Note:  This title is part of the My Haunted Blender’s Gay Love Affair, and Other Twisted Tales collection. – See more at Riptide Publishing City of Monsters page. 
Sales Links:   Riptide Publishing          All Romance eBooks (ARe)         Amazon             City of Monsters

Andrea Speed’s Josh of the Damned series include:

Josh of the Damned Triple Feature #1
Peek-A-Boo (Josh of the Damned #2)
Josh of the Damned #3.5: Night of the Dust Bunnies
Josh of the Damned Triple Feature #2: The Final Checkout

Book Details:

ebook, 80 pages
Published August 11th 2014 by Riptide Publishing
original titleCity of Monsters
edition languageEnglish

Scattered Thoughts Best Book Covers of 2012


Once again its time to talk book covers and book cover design.  I have talked previously about my favorite covers from childhood and how the mere sight of a great cover in the window of a bookstore would draw me in like the scent of cheese to a mouse.  If the cover is the magnet the publisher and author uses to attract readers, there are certain principles of design that used to be taken into consideration to make that cover the one that grabs peoples attention, that yells look at me, that makes them want to know what that book is about.

For printed books, the designer has to look at several things such as book size, typographic palette (how blocks of text are located on a cover), book covers, book spines and fonts. With respect to eBooks, spines aren’t relevant, nor is book size, at least how it is normally used in the publisher world. It’s not the actual physical size that matters here with eBooks but that readers are often looking at a smaller graphic when choosing eBooks.  So now smaller has to make an even greater impact.  All the other design elements remain the same.  Book covers, whether for print or electronic books, must be compelling enough to make the reader to choose that book, to persuade the customer that what is inside is fascinating, marvelous stuff.

Another rule is that the book cover should match the book it is being designed for. Whether the design is simple or rich in detail, elegant or street tough, uses a cover model or an illustration, there should be no disconnect between the subject matter inside and out.  I can’t tell you how many times I thought nice cover but what does it have to do with the subject of the book? And it if is a book series, then all the covers should be similar enough to brand each book a part of a series, one glance tells you who the author is and what series you are reading (ex. Abigail Roux’s Cut & Run series with a singular object on the cover). A great book cover makes you anticipate, endows you with a need to discover.

On every review I write I also mention the covers and the cover artists.  There are always some cover artists who continue to turn out one enticing cover after another, there are some artists you  can identify just by looking at the style of the design or paintings on the cover (Paul Richmond, Posh Gosh). And then this year saw a new artist or two whose cover reached out with it’s compelling designs and emotional overtones.  This  year also saw a trend towards retro illustrations and design which I loved and others whose richness in color and detail left me gasping in delight.  It was hard to narrow the covers down as there were so many worthy of mention, so I did break it down into a few categories.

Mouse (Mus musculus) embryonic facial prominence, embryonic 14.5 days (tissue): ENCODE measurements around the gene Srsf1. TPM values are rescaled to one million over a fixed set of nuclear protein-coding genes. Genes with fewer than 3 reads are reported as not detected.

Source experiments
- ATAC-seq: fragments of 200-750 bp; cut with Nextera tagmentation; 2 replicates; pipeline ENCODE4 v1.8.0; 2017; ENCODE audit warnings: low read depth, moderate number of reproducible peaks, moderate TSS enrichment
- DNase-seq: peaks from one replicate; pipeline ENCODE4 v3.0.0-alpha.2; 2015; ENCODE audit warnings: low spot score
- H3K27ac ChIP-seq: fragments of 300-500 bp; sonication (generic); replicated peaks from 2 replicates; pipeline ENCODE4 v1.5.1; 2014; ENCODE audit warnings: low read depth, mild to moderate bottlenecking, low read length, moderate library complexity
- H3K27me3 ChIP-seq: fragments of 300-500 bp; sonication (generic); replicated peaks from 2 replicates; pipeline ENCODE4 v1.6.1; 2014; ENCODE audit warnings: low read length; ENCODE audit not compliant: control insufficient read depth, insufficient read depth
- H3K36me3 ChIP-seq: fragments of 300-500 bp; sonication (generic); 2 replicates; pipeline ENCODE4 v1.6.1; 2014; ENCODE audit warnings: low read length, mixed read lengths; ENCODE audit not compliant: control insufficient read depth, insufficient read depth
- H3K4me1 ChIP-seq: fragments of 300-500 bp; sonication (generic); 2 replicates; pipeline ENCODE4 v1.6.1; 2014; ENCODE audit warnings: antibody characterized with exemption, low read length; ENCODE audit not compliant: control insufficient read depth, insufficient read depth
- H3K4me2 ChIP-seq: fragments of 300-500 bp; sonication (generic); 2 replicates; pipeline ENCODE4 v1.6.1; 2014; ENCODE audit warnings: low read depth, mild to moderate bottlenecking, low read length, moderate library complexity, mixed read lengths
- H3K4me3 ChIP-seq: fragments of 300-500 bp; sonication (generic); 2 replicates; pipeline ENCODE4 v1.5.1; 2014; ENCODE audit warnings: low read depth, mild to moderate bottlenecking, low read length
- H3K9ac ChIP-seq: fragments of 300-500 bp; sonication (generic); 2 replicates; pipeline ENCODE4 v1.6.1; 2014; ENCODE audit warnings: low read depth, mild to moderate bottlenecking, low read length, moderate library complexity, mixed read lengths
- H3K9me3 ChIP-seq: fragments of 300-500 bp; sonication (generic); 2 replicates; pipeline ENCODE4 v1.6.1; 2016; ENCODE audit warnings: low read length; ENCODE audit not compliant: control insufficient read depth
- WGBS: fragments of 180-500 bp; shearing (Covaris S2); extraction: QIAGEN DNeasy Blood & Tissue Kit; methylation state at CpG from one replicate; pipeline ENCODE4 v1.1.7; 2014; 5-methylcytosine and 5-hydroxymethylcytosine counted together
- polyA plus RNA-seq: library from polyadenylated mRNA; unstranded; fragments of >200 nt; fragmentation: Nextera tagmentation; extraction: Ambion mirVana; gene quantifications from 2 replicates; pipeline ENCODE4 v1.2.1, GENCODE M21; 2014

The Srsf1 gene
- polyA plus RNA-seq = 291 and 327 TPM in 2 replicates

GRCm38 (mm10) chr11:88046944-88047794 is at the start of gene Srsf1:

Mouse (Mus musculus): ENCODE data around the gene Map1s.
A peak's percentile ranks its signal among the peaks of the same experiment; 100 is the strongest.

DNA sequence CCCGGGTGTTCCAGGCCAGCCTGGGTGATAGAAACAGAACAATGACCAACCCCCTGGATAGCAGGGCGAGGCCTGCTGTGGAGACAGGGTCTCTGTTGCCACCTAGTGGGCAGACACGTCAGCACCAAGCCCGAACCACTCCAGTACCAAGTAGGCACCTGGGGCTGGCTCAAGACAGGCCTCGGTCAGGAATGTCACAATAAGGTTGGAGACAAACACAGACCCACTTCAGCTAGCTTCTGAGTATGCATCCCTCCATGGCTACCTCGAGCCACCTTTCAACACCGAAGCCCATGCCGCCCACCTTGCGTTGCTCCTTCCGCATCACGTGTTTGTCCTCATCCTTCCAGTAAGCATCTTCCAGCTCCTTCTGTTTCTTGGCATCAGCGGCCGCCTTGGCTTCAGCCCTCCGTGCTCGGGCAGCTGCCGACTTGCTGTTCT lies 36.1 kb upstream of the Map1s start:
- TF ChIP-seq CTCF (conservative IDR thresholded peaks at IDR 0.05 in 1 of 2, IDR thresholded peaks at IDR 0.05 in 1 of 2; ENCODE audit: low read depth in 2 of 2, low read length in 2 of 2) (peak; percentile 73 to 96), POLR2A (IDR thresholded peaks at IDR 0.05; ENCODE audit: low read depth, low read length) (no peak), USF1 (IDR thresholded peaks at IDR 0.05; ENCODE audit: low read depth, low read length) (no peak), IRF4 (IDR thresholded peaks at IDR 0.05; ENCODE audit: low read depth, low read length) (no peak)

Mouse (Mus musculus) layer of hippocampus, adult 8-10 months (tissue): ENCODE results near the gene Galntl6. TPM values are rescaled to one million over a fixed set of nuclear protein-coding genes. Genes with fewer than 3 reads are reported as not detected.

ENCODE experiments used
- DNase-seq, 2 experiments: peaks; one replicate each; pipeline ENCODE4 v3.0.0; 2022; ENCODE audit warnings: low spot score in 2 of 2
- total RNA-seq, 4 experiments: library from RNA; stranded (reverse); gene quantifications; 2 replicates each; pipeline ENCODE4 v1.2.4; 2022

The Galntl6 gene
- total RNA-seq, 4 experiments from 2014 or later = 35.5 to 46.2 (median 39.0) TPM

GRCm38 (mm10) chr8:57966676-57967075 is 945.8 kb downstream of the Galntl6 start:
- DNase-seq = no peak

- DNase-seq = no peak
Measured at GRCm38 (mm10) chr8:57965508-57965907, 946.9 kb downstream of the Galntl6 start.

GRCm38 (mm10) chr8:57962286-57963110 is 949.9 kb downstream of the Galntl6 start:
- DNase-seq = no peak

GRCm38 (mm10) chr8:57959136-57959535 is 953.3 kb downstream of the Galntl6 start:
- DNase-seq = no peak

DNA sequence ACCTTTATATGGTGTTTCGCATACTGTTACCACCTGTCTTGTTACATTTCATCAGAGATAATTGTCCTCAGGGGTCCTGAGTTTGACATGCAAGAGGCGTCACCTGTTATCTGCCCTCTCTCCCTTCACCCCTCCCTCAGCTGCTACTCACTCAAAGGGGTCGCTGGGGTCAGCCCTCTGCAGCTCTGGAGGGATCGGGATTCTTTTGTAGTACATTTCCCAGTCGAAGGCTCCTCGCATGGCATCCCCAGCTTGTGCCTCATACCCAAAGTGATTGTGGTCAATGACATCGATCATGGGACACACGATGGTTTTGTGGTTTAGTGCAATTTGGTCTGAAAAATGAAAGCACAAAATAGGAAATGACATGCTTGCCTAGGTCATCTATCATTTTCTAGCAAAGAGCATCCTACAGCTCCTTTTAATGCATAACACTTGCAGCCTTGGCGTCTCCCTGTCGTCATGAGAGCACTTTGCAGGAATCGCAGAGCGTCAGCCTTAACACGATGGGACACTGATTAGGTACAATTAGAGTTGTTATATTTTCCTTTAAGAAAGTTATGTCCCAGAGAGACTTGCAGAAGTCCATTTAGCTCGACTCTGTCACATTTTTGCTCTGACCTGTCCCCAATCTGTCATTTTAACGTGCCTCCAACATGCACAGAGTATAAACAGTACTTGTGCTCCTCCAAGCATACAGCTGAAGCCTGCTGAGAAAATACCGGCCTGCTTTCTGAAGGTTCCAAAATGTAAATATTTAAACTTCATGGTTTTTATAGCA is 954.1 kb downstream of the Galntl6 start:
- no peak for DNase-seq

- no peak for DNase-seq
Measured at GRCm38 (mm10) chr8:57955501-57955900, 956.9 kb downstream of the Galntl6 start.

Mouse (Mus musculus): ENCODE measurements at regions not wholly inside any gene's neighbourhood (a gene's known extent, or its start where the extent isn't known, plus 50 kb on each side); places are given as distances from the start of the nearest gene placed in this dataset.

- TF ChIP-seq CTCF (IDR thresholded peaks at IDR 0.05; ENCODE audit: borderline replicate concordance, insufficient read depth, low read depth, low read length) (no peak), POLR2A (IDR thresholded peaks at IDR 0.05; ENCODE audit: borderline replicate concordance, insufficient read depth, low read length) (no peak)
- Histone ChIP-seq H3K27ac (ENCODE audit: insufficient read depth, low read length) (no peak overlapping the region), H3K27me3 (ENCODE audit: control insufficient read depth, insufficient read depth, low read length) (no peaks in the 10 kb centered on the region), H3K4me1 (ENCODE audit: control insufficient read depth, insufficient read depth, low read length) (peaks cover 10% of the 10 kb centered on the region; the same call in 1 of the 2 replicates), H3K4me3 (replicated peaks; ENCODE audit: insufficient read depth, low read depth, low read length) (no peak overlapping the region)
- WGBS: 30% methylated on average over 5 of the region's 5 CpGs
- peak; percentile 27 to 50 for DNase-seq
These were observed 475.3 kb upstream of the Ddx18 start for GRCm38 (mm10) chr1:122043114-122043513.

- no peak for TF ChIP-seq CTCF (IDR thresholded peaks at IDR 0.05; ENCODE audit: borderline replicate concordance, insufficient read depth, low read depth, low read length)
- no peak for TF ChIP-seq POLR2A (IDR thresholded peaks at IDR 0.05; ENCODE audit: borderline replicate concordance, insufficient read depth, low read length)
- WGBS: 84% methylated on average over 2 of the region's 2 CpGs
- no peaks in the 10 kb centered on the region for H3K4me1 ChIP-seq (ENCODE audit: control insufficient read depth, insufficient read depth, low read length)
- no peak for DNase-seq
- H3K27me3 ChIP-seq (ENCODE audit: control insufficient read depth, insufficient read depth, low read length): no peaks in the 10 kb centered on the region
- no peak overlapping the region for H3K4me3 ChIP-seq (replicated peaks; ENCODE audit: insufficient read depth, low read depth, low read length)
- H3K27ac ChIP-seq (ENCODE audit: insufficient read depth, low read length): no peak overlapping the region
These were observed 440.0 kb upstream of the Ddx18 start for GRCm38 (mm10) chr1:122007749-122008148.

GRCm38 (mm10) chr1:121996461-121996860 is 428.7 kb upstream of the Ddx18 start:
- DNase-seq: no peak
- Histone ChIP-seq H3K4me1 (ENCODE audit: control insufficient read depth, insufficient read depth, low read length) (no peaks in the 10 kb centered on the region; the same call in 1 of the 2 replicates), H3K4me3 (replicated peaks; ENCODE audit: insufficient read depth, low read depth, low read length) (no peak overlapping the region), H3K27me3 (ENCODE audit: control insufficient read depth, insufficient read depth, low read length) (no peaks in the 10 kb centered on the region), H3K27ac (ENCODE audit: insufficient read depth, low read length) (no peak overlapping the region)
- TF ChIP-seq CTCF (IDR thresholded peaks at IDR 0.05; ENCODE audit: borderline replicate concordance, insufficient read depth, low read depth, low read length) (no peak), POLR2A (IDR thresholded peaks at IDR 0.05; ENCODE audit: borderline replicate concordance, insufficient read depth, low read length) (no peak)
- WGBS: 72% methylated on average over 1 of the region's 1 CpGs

So here they are, Scattered Thoughts Best Covers of 2012(with apologies in advance for the formatting problems):

Historical Novels:

On the Trail to Moonlight Gulch by Shelter Somerset/Artist Anne Cain

The Mystery of Ruby Lode by Scotty Cade / Artist Reese Dante

The Celestial by Barry Brennessel/ Artist Winterheart Designs

On the Trail to Moonlight Gulch2

The Mystery of Ruby Lode 2

The Celestial 2
















Contemporary Novels:

Acrobat by Mary Calmes/ Artist Anne Cain

Mine by Mary Calmes/Artist Anne Cain

Mourning Heaven by Amy Lane/Artist Paul Richmond

Sidecar by Amy Lane/Artist Shoshana Appavu

Time Gone By by Jan Suzukawa/Artist Anne Cain

Turkey in the Snow by Amy Lane/Artist Catt Ford

Wake Me Up Inside by Cardeno C/Artist Reese Dante


Mine 2

Mourning Heaven 2


Wake me up inside  2

Turkey in the Snow cover

Time Gone By cover

































Fantasy/Supernatural Novels:

The Ronin and The Fox by Cornelia Grey/Artist Nathie

A Token of Time by Ethan Day/Artist Winterheart Design


A Token of Time 2











Science Fiction Novels:

Burn by TJ Klune/Artist Catt Ford

Josh of the Damned, Triple Feature by Andrea Speed/Artist LC Chase

Riot Boy by Katey Hawthorne/Artist P.L. Nunn



Josh of the Damned TripleFeature2














Infected Series by Andrea Speed/ Artist Anne Cain

Knitting series by Amy Lane/Artist Catt Ford

Leopard’s Spots series by Bailey Bradford/Artist Posh Gosh

Lost Gods by Megan Derr/Artist London Burdon

Gilbert 2

Stone Rose 2

Infected Lesser Evils 2

How to Raise An Honest Rabbit cover














There were so many others I wished to include and I know you have your favorites too.  Write and let me know who you feel should have been on that list (King Perry, Fallout to name a few that came close).  Check out the individual reviews to see the covers in greater detail and read about the books they so beautifully covered!

Play It Again Charlie cover